Can A Dog Really Talk?
To answer the question, one needs first to look at what exactly is meant in this context by the verb ‘talk’. And when seeking to define a word, the obvious place to start is naturally a dictionary, and here is what the Collins English
Dictionary has to say about it:
Talk: to express one’s thoughts, feelings, or desires by means of words
(to); speak (to)
However, more relevant to us at this moment, is the second definition that Collins also provides:
Talk: to communicate or exchange thoughts by other means, and then cites as an example of this usage the phrase lovers talk with their eyes.
Obviously, there is no doubt that dogs do talk – and most clearly as well — according to the second definition. Just the same, that still leaves less than fully answered the directly-related question as to whether dogs can express themselves through the use of words.
In many ways, the jury is still out on that question. Until not so long ago, the generally held view was that dogs could not talk in the sense that they used words to convey meanings, but recent scientific studies have caused the experts to think again.
Standard Poodles are great dogs.
We own a lovely standard black bitch called Bobbie. She is everything that we want in a dog. Indeed Standard Poodles offer so much as they are affectionate, clever, great family dogs, athletic, trainable, etc., etc. And as they don’t shed their hair so they can go anywhere in the house.
Standard Poodles make great dogs
So what’s with the need to cross Poodles with other dogs? What else are people looking for? Is it just that Poodles have a bad name? Crossbreeds don’t naturally take the best parts of their respective parents. So if you believe that a Labrador Poodle cross for example is going to be the prefect dog be careful. You may well end up with a food driven dog that chews everything, gets over excited and sheds hair.
They are not so common here in the UK than they used to be. I am not sure why. The grooming is quite expensive at around £45 ($80) every six to eight weeks. But it’s better than having to vacuum up dog hair from house and car. Bobbie loves going to the dog groomers. Not sure what goes on in there but she is always so excited when we pull up outside. But then Standard Poodles are generally happy dogs. They like being with people and other dogs.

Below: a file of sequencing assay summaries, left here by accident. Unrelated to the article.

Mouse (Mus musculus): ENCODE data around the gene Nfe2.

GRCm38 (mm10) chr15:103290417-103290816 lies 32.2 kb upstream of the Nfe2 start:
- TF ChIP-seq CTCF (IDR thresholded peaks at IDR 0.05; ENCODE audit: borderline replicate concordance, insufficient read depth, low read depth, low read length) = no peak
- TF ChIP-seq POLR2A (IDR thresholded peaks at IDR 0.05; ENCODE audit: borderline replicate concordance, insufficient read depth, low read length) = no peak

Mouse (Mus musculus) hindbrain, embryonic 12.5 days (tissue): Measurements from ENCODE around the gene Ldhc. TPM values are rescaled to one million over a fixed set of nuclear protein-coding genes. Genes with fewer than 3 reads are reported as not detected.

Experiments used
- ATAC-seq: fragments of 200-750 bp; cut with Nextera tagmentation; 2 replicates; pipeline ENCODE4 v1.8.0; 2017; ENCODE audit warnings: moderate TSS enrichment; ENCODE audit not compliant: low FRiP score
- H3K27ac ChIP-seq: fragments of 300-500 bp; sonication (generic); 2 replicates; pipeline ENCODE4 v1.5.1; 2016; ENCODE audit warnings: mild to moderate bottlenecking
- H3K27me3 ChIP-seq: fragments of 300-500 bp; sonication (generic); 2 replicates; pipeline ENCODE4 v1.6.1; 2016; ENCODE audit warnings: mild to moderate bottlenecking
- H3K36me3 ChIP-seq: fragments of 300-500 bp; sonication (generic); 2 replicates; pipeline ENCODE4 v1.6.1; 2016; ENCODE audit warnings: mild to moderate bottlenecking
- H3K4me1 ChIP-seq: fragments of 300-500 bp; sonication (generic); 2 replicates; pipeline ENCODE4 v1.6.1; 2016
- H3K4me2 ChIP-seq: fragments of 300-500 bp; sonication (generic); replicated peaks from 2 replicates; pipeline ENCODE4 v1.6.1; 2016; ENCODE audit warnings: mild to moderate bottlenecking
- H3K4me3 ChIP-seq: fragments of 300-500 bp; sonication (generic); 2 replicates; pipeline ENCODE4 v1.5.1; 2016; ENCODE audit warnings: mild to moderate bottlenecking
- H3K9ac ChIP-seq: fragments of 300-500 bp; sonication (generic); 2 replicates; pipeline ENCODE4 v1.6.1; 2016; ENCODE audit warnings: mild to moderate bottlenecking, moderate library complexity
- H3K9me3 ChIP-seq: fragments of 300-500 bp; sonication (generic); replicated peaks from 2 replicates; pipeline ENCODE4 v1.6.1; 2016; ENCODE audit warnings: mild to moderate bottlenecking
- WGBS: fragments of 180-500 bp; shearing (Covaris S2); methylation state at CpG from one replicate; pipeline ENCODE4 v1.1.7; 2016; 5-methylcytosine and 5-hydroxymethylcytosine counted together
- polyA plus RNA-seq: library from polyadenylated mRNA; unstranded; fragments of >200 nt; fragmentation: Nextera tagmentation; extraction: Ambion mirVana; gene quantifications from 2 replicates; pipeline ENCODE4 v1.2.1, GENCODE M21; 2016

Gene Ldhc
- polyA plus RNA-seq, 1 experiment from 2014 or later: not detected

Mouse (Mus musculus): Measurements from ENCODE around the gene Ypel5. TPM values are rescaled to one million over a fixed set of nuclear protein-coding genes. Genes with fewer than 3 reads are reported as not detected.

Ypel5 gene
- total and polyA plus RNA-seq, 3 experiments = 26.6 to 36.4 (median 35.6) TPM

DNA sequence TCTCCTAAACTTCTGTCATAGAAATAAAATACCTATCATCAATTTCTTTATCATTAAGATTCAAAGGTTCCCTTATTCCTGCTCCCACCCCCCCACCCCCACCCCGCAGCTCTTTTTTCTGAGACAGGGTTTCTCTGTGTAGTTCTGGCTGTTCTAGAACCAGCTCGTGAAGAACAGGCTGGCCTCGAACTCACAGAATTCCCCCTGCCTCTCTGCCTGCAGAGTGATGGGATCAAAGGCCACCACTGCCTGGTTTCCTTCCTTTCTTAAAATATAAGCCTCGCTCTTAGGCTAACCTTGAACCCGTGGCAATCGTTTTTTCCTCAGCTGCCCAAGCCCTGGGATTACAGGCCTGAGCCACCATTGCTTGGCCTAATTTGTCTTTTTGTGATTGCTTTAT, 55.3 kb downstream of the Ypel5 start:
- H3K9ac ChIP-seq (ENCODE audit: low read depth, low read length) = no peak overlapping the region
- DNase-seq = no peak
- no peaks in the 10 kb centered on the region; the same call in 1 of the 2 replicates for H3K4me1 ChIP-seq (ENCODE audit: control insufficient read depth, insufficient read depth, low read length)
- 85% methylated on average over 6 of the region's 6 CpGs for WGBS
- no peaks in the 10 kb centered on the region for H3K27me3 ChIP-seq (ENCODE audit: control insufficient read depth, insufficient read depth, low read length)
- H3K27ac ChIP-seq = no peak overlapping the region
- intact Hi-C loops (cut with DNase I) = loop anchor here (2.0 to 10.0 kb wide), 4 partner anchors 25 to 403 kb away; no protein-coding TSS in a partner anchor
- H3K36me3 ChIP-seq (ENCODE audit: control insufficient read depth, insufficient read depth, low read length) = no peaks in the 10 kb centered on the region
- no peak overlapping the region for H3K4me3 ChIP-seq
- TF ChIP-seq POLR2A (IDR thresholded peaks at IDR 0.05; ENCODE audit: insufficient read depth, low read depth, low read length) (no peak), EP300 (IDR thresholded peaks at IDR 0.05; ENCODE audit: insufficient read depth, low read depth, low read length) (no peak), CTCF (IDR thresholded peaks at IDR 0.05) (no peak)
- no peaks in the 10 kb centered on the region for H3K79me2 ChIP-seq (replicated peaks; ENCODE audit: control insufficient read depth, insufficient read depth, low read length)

Our dog has been virtually free from illness and she is now fifteen months old. Maybe we have been lucky no skin ailments or tummy troubles. We do use a raised feeding dish, which I believe helps with digestion and we feed her a good quality dry food. Fish is her favourite food so she is easy to treat with some tuna. In general I believe Poodles are fussy eaters unlike some other breeds they pick and choose and as we have never fed Bobbie at the table she does not beg. Being a little fussy and not a greedy dog is good as she is unlikely to put on weight if she gets enough exercise but it makes her a little harder to train as she soon gets bored of the same treat.
No, my advice is to stick with a pure bred Standard Poodle and enjoy a fantastic dog that has been around since the Middle Ages. Get to know the breed enjoy their characteristics and be proud to walk your poodle along the street. You don’t need to give your dog a fancy haircut just a nice even cut makes them look great – and with a tail too!. It’s up to you. If you like a fancy Poodle cut them off you go…standard Poodles walk so elegantly that they look good what ever their coat is like. When people see what a great dog you have people will stop to talk to you and admire. And when someone asks what type of dog you have (and we get asked all of the time) say proudly – ‘my dog is a pure Standard Poodle and is absolutely wonderful’